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TNW

Principal Data

KNIME

IoT

Netflix

x=8.4

KNIME

Mischa Lisovyi

Mischa Lisovyi

Rosaria Silipo

Hill

Bayesian

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SOURCE:
https://thenextweb.com/podium/2019/11/11/machine-learning-algorithms-and-the-art-of-hyperparameter-selection/
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Mischa Lisovyi and Rosaria Silipo

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We just need to move to the next iteration and iterate over the next performance evaluation, and so on.The key factor in all different optimization strategies is how to select the next set of hyperparameter values in step 2a, depending on the previous metric outputs in step 2d. This gradient coloring will be useful later to illustrate the differences across the optimization strategies.The goal of the optimization procedure in this simplified use case is to find the one hyperparameter that maximizes the value of the function.Letâ€™s begin our review of four common optimization strategies used to identify the new set of hyperparameter values for the next iteration of the optimization loop.This is a basic brute-force strategy. Whiter points correspond to hyperparameter values generated earlier on in the process; red points correspond to hyperparameter values generated later on.As Figure 1 shows, the range of the hyperparameter is scanned from small to large values.The grid search strategy can work well in the case of a single parameter, but it becomes very inefficient when multiple parameters have to be optimized simultaneously.For the random search strategy, the values of the hyperparameters are selected randomly, as the name suggests. Whiter points correspond to hyperparameter values generated earlier on in the process; red points correspond to hyperparameter values generated later on.As expected, the hyperparameter values from the generated sequence are used in no decreasing or increasing order: white and red dots mix randomly in the plot.The hill climbing approach at each iteration selects the best direction in the hyperparameter space to choose the next hyperparameter value. Whiter points correspond to hyperparameter values generated earlier on in the process; red points correspond to hyperparameter values generated later on.Figure 3 shows that the hill climbing strategy applied to our function started at a random hyperparameter value, x=8.4, and then moved toward the function maximum y=0.4 at x=6.9. A good rule of thumb for this method is to run it multiple times with different starting values and to check whether the algorithm converges to the same maximum.The Bayesian optimization strategy selects the next hyperparameter value based on the function outputs in the previous iterations, similar to the hill climbing strategy. The gray points are generated in the first random phase of the strategy.Figure 4 demonstrates that the Bayesian optimization strategy uses the warm-up phase to define the most promising area and then selects the next values for the hyperparameters in that area.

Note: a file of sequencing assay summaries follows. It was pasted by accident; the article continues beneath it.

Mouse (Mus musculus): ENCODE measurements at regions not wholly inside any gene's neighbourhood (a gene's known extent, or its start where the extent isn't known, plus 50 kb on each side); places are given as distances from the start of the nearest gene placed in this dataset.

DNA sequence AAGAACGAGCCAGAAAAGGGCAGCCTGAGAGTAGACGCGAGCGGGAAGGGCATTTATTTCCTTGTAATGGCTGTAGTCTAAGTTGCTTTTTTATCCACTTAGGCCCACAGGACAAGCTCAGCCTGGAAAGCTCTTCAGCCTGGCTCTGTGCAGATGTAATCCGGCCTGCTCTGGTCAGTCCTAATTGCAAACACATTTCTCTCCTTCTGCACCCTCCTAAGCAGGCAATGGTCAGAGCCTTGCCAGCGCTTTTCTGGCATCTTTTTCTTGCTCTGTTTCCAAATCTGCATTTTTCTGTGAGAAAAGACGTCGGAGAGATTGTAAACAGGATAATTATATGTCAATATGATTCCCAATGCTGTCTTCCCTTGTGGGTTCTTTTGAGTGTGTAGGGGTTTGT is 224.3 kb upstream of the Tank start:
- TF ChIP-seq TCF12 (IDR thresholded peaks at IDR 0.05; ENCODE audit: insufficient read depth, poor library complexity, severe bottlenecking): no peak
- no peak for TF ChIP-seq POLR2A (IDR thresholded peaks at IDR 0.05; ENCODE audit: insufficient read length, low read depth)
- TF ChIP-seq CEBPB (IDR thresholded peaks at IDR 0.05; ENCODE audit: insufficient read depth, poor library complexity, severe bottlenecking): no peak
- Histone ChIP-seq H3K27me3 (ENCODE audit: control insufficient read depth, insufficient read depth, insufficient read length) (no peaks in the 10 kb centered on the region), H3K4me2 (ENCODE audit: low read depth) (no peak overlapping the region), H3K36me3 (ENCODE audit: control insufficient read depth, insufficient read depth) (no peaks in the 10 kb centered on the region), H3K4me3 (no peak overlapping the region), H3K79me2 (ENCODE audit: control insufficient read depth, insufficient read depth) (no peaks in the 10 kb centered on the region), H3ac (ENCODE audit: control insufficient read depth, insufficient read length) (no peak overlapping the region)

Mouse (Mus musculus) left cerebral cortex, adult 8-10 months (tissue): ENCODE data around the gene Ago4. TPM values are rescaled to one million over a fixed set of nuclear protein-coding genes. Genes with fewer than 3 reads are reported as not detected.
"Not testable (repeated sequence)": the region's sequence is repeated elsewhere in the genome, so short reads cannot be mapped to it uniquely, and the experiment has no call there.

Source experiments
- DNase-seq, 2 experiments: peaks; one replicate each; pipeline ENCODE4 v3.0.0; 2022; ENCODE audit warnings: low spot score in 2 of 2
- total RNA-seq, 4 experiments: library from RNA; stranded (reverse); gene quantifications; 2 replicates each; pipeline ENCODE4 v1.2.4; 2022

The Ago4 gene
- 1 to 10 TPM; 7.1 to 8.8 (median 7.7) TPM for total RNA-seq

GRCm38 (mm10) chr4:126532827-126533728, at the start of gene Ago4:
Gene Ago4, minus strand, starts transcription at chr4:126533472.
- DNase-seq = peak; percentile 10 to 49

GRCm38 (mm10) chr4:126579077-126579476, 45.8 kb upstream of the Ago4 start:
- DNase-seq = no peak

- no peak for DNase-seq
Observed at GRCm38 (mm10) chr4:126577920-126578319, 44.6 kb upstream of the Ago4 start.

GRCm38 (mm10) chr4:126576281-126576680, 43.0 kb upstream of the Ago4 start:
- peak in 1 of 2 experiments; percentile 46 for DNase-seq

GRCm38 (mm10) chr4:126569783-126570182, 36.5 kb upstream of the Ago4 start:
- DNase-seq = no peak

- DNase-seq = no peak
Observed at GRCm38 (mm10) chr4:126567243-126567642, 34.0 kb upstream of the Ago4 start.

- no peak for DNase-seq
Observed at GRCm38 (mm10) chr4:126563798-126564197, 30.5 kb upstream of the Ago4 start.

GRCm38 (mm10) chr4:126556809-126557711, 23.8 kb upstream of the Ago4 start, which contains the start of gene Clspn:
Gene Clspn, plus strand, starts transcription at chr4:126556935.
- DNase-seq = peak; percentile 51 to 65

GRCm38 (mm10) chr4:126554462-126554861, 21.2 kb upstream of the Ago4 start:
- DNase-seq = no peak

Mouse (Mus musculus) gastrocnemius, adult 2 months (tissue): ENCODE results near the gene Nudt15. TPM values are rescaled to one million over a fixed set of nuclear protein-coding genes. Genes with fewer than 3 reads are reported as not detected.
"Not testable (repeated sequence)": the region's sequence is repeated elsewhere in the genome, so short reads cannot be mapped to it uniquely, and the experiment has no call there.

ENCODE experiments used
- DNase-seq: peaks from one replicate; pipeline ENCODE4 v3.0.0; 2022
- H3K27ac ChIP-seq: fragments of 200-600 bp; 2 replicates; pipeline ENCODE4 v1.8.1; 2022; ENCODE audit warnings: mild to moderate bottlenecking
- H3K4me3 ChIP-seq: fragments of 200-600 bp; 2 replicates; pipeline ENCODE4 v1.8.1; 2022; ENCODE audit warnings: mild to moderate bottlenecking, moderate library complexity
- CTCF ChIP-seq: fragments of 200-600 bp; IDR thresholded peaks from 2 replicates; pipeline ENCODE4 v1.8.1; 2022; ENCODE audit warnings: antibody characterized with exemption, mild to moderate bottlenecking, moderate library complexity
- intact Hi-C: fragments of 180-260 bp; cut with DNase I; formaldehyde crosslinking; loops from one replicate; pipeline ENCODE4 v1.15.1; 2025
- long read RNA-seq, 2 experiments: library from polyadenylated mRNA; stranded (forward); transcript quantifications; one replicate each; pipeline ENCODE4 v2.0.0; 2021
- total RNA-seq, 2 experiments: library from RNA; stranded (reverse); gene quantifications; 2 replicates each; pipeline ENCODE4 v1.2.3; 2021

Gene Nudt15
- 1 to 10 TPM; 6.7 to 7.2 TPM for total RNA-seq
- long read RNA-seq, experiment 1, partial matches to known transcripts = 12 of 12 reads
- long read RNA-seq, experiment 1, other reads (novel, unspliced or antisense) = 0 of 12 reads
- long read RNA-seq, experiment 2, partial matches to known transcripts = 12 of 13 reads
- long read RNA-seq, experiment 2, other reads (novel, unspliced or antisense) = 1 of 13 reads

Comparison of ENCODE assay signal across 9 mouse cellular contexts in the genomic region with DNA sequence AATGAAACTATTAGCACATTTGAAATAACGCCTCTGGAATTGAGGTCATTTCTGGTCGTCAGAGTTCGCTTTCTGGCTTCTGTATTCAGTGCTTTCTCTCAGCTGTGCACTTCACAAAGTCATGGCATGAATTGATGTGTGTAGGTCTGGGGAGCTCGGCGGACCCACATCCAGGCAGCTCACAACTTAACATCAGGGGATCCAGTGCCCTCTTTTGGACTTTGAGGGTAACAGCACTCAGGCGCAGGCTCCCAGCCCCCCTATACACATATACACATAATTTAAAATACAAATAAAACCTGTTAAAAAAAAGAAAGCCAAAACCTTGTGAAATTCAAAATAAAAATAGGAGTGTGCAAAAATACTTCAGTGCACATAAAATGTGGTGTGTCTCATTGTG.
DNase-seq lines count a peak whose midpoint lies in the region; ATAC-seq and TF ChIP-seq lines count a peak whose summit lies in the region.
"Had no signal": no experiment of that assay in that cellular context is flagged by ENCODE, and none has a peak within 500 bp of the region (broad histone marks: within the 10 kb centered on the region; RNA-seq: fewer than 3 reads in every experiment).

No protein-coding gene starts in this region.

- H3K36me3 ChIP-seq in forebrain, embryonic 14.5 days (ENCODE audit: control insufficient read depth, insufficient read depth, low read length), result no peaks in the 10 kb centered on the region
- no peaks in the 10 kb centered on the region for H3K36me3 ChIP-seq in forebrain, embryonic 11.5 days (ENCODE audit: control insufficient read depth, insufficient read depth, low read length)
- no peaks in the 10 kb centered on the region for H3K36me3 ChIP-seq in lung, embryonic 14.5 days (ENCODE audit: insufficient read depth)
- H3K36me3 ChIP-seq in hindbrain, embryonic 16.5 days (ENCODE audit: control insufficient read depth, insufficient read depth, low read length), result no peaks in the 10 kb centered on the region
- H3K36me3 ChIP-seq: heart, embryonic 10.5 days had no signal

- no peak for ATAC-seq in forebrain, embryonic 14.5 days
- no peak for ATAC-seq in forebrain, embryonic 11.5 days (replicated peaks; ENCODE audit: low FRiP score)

As said here by Mischa Lisovyi and Rosaria Silipo